Turbulent Pamba Destroys Bridges Leading to Sabarimala, Devotees Call Destruction God's Wrath
The Sabarimala temple, dedicated to Lord Ayyappa, was cut off last month after a turbulent Pamba river destroyed the two bridges that led to the shrine and many other structures along the bed.
Pamba: Last month, S Gurumurthy, newly appointed RBI board member, received a lot of flak for calling out those fighting for women’s entry into Sabarimala as the reason for the floods that ravaged the area around the religious shrine. Back on the ground, on the river banks of a swollen Pamba, the belief is no different.
Venugopal, who runs a restaurant near the Hill Top Parking along the Pamba, minced no words as he said that women should not be allowed into the holy shrine. Women between the ages of 10 and 50 are not allowed to enter Sabarimala.
(The damaged hill top parking along the Pamba)
“If you try and cross what is already written by the Gods, there will be repercussions. What else do you want to see now? Do you want people to die?” argued Venugopal.
The temple, dedicated to Lord Ayyappa, was cut off last month after a turbulent Pamba river destroyed the two bridges that led to the shrine and many other structures along the bed. The bridge at the Pampa-Triveni has been covered with about 10-ft thick sand that were deposited by the waters. Giant trees have been uprooted and have completely destroyed the foot-overbridge, resting areas, toilets.
“Women have not been denied entry into the temple. There is just an age that has been prescribed. Nobody has said that the God does not belong to women. What is the fight about? This is the land that Lord Ayappan walked. He came here for meditation and to attain salvation. There is a reason why everyone is not allowed into the temple at all times,” he argued. This reporter too was asked not to venture out onto the banks of the river without prior permission from the police.
(The destruction caused by Pamba in its wake)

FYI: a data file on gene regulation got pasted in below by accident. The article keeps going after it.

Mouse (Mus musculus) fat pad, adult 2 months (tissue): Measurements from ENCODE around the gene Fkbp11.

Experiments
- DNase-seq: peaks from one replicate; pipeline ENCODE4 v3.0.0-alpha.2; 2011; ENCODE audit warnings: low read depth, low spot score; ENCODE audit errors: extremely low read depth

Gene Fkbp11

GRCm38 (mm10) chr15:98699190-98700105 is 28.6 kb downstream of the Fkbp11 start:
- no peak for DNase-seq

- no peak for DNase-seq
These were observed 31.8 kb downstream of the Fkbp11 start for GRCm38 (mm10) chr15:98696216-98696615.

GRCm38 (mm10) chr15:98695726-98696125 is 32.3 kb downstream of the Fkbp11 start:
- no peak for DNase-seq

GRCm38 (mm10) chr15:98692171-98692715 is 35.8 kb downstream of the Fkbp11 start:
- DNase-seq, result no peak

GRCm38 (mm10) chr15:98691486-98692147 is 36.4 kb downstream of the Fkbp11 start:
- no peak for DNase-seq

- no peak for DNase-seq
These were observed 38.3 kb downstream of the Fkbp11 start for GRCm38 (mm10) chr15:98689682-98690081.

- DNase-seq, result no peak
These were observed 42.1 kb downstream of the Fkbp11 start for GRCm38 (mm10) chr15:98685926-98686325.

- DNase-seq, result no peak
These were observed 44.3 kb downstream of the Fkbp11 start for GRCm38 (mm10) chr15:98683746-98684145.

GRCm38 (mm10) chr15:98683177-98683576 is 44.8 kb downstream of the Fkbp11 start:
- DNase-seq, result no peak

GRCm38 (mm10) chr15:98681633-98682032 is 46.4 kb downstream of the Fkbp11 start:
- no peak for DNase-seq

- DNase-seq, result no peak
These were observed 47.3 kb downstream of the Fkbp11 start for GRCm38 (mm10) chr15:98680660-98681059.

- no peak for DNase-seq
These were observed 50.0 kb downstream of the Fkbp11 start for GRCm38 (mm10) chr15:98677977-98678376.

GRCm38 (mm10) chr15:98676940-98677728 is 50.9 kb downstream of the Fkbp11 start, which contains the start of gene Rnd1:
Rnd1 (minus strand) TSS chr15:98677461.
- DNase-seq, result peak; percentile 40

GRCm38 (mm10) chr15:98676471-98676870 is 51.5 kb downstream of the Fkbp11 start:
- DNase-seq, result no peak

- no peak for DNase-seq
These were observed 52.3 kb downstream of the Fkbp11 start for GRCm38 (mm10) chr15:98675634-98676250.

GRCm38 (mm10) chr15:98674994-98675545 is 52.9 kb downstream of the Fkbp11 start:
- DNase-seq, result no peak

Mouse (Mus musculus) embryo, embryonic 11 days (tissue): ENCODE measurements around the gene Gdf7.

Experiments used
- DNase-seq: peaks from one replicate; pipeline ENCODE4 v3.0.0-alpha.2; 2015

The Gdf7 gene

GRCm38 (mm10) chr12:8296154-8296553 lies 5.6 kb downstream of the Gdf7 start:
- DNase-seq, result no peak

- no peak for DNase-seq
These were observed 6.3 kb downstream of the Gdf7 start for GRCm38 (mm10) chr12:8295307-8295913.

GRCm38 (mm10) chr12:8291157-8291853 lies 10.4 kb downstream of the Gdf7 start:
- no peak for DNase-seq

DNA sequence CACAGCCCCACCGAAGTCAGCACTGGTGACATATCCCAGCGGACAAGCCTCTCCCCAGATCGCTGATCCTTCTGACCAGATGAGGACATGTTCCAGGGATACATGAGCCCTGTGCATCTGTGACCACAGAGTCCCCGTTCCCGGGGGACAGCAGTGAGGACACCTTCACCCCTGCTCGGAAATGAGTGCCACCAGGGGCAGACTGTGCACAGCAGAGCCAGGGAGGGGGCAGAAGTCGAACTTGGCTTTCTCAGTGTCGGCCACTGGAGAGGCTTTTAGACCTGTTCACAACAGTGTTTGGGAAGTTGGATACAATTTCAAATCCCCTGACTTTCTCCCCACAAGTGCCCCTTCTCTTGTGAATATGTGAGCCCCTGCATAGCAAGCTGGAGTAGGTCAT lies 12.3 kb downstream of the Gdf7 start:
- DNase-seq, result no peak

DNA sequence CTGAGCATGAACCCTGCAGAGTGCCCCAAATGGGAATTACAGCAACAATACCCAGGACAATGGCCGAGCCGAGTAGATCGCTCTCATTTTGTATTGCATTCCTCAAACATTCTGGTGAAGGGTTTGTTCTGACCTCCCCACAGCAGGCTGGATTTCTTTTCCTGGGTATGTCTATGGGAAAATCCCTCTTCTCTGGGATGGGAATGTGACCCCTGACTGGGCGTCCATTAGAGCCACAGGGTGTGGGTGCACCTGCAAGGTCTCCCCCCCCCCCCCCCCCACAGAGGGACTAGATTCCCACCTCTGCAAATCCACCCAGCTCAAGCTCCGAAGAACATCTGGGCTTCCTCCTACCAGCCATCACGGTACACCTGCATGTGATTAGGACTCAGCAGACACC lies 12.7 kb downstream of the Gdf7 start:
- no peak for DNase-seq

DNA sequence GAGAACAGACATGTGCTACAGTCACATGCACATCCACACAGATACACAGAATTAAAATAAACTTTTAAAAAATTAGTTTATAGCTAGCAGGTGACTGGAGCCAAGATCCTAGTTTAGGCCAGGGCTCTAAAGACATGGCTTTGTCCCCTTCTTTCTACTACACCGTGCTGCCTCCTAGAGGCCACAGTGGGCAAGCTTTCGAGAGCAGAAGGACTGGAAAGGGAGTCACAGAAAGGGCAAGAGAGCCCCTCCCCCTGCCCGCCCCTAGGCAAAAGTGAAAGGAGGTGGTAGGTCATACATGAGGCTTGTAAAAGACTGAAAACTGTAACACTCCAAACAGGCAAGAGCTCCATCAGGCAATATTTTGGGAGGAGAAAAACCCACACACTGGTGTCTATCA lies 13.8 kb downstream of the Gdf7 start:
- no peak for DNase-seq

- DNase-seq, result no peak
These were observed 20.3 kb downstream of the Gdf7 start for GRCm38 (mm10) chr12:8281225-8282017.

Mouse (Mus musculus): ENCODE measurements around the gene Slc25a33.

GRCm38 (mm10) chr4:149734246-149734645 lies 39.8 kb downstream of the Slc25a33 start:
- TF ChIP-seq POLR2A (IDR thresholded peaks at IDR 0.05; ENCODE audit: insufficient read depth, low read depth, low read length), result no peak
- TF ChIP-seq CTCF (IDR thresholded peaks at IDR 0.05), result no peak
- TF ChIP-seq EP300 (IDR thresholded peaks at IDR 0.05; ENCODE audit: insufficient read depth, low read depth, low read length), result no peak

The Malayalam month of Chingam, one of the most revered months among Hindus, is usually a time for huge footfall for the temple. This time, however, while the temple stayed open for 10 days, it has had no visitor.
“You all wanted to fight for women’s entry. Now, look, the Lord himself decided that nobody will enter,” he said. He pointed towards the Hill Top Parking, which is now completely full of debris and rubble. Right below the parking is the Pamba riverbed.
“If the Lord wanted, he could have completely destroyed it. My restaurant is so close to the parking but nothing happened to it. Let’s not forget, he ensured that no human lives are lost,” he said.
Another devotee Anandan weighed in and said that the temple had seen bad times since the start of the year. Earlier this year, in an unprecedented event, an elephant had gone berserk during one of the procedures at the temple, then a priest had died.
“There was a meeting that was called by those who know the scriptures and they had predicted something bad. Now look what has happened,” he added.
As debate rages about the entry of women in one of India’s topmost religious places, the work to restore the same and the other structures destroyed seems to be a monumental task.
(The destruction caused by river Pamba)
The Travancore Devasom Board, which manages the temple, has estimated a loss of Rs 100 crore because of the flooding. Like Venugopal pointed out, no visitors during Chingam season have caused the temple about Rs 10 crore alone. The swollen river destroyed the resting places, washrooms, shops along its bed and has now changed its course.
Speaking to News18, N Vasu, commissioner at the Board, said that damage was unprecedented and completely unexpected. “The bridge that was used by devotees is almost invisible. The river has changed its course and has expanded, destroying the complexes along its way. It’s not going to be an easy task to fix the area,” he said.
The Army is expected to make a temporary bridge for the temple as pilgrimage season starts in just about two months’ time. But the biggest problem at hand, as Venu pointed out, is the removal of debris and the process of desilting. The commissioner said that the entire process might last for a month at least.
The damage caused has been a lesson for the authorities. As the debate rages about the construction on the banks of the Pamba, Venu said that there would be no new construction along the river banks and that bio toilets would be built on the banks for the first time.
“The area falls under the Periyar Tiger Reserve too. We have to see the rules and regulations of the Reserve also. But rest assured, there would be no new heavy construction,” Venu told News18.
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